BEMIDJI -- BSU, in partnership with Minnesota State University’s American Indigenous Studies Program, has been awarded a $64,208 multicampus collaboration grant through the Minnesota State system for an Ojibwe Language Consortium, officials announced last week.
The grant will support an ongoing collaboration with Minnesota State Mankato, which offers Ojibwe language courses to students at BSU and Minnesota State Mankato, as well as expand the existing partnership to include experiential learning opportunities and community engagement for students enrolled in the courses, a release said.
Ojibwe language courses are taught by Anton Treuer, BSU professor of language, ethnic and indigenous studies, in Bemidji via telepresence. At Minnesota State Mankato, Chelsea Mead, associate professor of anthropology and American Indigenous studies, serves as the faculty coordinator and provides in-class support for the courses. Last year, the universities collaborated to offer the two 100-level classes in the language. This year, the universities will again partner to offer the 100-level introductory classes, as well as 200-level courses, a release said.
Through the grant, students from both universities will be able to complement their telepresence studies with in-person interactions and experiences, the release said. The grant will provide student and faculty member travel to language conferences and bring students from both campuses together during the academic year for cultural activities and gatherings.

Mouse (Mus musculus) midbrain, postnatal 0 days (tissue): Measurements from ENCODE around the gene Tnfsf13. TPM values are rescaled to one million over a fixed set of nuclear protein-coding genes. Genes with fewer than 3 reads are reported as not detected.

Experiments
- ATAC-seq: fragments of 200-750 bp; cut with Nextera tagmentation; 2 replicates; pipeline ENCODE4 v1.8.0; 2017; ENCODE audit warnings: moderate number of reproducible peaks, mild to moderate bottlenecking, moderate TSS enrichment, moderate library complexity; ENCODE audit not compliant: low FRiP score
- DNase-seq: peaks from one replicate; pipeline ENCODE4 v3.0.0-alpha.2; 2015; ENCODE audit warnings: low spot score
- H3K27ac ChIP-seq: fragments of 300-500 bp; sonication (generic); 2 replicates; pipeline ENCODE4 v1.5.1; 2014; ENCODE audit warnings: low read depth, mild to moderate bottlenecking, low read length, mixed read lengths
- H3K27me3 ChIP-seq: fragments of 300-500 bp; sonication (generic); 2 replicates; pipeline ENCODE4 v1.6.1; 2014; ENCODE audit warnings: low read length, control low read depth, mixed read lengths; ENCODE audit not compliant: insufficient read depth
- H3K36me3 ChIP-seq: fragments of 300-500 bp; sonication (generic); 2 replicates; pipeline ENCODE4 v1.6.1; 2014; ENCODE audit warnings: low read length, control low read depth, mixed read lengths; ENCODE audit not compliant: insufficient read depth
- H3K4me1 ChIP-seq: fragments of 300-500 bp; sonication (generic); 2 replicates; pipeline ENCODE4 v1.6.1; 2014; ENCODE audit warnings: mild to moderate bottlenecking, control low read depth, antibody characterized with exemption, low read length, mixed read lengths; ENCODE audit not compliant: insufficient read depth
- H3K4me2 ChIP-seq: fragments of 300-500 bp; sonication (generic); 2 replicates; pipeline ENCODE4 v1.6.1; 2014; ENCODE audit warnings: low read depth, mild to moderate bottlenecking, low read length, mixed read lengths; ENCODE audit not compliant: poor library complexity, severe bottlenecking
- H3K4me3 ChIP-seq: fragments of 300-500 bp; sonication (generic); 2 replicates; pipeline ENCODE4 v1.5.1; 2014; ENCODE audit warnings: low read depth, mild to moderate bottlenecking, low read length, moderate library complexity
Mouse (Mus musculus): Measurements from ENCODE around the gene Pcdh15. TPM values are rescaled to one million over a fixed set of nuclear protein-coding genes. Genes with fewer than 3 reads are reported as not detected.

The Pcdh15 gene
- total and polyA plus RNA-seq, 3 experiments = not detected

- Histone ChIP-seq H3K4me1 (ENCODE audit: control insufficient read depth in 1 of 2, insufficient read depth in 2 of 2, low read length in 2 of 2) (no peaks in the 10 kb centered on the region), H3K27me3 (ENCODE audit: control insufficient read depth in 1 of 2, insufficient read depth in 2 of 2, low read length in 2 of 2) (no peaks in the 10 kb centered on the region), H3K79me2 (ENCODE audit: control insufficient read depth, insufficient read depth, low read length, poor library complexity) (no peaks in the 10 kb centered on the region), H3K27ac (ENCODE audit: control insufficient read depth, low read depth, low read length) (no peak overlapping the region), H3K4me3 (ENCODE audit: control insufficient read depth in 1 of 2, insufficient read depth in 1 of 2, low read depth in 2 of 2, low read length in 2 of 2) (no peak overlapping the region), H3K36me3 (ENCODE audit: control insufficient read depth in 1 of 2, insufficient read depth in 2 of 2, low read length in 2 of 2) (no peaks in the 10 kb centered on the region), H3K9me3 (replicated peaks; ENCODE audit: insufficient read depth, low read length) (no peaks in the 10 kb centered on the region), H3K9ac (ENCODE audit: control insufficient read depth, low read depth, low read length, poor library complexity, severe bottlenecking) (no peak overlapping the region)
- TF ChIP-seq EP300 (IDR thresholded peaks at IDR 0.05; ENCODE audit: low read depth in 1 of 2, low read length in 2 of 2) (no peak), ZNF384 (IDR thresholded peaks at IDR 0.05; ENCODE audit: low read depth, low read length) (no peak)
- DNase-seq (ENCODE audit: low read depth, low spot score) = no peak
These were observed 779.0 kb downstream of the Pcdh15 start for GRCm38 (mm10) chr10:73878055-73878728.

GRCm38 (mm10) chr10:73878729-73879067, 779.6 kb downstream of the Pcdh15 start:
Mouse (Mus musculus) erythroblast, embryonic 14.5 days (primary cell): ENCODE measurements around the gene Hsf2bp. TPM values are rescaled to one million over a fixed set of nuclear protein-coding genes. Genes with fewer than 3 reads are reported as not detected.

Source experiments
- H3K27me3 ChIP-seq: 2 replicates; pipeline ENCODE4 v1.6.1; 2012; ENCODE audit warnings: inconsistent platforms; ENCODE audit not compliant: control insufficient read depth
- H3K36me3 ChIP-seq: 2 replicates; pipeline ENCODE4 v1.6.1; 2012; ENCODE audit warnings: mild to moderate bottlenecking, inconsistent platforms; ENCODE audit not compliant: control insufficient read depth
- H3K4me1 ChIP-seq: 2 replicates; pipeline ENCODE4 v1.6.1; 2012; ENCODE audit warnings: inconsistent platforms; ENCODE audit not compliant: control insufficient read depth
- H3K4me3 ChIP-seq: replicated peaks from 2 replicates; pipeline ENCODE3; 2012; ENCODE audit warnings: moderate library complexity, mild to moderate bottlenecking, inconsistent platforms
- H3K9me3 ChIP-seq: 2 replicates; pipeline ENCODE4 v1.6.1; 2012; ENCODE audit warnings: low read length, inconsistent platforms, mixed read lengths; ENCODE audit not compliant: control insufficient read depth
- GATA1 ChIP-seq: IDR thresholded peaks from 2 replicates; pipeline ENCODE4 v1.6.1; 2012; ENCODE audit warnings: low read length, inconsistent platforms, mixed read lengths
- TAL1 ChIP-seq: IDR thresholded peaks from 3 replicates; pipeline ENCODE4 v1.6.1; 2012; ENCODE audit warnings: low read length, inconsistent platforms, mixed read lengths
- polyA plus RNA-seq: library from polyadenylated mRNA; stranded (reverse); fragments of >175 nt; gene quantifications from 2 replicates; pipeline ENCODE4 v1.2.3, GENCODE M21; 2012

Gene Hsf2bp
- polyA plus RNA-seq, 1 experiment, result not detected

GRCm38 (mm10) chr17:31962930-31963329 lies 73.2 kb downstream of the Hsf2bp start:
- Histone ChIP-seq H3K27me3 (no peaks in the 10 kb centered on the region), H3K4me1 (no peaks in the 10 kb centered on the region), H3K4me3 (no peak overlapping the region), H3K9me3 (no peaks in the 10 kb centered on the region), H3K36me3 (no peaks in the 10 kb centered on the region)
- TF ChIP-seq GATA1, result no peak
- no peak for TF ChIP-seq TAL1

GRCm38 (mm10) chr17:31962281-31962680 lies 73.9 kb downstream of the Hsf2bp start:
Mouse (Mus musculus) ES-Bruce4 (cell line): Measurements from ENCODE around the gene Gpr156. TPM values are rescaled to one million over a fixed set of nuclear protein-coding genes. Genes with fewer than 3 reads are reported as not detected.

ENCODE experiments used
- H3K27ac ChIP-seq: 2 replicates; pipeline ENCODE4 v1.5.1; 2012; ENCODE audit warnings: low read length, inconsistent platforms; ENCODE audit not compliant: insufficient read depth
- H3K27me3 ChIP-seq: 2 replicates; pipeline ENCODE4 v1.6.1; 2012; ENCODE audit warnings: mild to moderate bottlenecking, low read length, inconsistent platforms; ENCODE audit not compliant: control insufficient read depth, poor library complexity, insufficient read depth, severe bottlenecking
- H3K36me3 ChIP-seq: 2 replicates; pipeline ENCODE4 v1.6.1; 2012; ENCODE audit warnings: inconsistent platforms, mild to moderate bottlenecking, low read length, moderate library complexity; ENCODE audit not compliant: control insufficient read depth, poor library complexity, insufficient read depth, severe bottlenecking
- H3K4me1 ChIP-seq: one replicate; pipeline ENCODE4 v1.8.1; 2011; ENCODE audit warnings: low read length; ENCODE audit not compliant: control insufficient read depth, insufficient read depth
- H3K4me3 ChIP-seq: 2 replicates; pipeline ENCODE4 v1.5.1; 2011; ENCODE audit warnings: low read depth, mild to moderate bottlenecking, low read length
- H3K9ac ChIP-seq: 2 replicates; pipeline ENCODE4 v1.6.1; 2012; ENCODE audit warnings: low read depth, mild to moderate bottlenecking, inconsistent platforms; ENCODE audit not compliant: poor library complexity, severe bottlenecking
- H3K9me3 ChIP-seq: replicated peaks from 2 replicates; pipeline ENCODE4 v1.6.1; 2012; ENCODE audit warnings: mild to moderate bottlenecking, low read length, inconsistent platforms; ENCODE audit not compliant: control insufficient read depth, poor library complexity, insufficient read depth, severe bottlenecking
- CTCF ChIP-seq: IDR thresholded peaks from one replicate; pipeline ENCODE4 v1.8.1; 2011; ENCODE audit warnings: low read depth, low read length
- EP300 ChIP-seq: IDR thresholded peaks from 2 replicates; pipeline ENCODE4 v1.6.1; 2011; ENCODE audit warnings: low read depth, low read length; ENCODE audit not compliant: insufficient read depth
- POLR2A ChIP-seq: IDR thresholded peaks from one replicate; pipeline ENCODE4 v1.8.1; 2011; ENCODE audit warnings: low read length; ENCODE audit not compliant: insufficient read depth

“Native American student success is linked to strong connections and ties to identity and community,” Mead said in the release. “Language is a critical component of that. This grant gives students the financial support needed to attend big language conferences and engage community members in the language and participate in cultural opportunities.”
Treuer said the grant’s benefits would go beyond the grant itself.
“We are delighted to receive this grant,” Treuer said. “The collaboration between Bemidji State and Minnesota State Mankato will deepen and broaden through the grant activities. And I am personally honored to help build more Ojibwe speakers in both places.”
The Ojibwe language courses expand opportunities for students to learn and explore Indigenous languages and cultures, while helping to improve retention and recruitment of Native American students. In addition, for non-Native American students, the courses increase awareness and experience with indigenous cultures and languages.
BSU is home to the first collegiate Ojibwe language program in the country, starting with adjunct classes in 1969 and a full three-year sequence of language courses starting in 1971, the release said.